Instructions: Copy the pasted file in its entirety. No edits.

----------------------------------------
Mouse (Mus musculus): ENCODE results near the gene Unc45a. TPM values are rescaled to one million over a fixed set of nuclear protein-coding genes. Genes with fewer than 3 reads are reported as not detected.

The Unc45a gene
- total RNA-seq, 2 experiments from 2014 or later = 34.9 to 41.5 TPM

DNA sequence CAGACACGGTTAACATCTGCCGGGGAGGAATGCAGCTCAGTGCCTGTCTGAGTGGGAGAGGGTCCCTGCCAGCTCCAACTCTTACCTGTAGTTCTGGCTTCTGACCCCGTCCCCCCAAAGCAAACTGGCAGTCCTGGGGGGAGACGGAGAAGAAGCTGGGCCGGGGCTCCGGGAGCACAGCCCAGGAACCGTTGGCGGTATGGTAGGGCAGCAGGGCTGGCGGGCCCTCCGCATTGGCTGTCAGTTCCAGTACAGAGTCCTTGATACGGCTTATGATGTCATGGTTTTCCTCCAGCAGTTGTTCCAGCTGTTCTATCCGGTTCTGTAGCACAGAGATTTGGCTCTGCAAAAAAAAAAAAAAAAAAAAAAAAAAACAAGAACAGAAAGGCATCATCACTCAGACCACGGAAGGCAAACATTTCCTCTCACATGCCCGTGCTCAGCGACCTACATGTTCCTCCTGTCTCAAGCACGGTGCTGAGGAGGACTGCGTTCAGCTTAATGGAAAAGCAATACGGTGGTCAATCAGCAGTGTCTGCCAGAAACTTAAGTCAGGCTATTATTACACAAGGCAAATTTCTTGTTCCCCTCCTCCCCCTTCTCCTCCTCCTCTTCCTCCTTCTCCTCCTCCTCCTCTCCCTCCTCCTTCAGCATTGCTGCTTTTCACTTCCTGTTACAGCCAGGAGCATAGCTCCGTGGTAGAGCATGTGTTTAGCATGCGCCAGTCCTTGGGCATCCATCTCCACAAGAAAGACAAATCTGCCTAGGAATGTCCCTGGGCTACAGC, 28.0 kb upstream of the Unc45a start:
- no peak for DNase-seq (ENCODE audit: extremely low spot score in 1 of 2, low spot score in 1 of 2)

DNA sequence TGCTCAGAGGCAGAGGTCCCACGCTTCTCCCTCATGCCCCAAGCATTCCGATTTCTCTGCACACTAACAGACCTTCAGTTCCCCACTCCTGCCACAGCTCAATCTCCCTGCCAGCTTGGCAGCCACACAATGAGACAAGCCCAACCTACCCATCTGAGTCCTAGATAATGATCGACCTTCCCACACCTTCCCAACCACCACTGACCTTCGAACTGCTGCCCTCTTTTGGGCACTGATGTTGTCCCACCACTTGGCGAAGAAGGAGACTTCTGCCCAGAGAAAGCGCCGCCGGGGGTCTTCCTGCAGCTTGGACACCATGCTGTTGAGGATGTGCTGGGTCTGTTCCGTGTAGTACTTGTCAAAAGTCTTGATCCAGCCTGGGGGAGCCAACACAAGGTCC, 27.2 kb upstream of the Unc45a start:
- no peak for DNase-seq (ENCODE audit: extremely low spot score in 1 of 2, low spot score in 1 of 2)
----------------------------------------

Mouse (Mus musculus): ENCODE results near the gene Unc45a. TPM values are rescaled to one million over a fixed set of nuclear protein-coding genes. Genes with fewer than 3 reads are reported as not detected.

The Unc45a gene
- total RNA-seq, 2 experiments from 2014 or later = 34.9 to 41.5 TPM

DNA sequence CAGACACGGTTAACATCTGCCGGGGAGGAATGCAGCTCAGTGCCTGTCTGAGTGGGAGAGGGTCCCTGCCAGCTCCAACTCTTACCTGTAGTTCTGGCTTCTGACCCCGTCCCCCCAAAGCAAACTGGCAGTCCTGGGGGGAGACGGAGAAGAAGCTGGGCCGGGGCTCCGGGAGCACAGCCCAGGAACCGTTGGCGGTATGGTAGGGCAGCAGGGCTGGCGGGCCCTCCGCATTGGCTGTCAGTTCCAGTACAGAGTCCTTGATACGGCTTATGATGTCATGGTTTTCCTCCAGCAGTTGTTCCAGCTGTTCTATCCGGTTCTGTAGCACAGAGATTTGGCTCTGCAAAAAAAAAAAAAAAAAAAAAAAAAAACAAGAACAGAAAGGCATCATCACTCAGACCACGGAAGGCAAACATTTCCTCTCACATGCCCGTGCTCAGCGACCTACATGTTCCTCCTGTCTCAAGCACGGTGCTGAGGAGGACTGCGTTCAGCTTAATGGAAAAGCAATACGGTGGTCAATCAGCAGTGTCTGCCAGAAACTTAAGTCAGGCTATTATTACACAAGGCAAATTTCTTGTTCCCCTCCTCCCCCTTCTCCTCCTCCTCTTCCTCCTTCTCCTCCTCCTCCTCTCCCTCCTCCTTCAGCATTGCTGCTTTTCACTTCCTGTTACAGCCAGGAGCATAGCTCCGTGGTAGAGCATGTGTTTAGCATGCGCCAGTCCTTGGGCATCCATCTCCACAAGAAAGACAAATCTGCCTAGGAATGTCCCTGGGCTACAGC, 28.0 kb upstream of the Unc45a start:
- no peak for DNase-seq (ENCODE audit: extremely low spot score in 1 of 2, low spot score in 1 of 2)

DNA sequence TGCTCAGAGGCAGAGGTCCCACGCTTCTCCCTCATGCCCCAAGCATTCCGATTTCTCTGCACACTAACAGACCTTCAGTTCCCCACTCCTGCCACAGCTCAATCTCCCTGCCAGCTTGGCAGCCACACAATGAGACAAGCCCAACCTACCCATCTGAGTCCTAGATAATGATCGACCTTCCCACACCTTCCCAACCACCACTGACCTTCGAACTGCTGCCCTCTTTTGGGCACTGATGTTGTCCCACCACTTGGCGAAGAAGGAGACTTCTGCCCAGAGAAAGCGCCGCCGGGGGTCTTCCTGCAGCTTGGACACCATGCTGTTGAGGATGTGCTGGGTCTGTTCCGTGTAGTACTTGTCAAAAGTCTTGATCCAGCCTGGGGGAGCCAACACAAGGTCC, 27.2 kb upstream of the Unc45a start:
- no peak for DNase-seq (ENCODE audit: extremely low spot score in 1 of 2, low spot score in 1 of 2)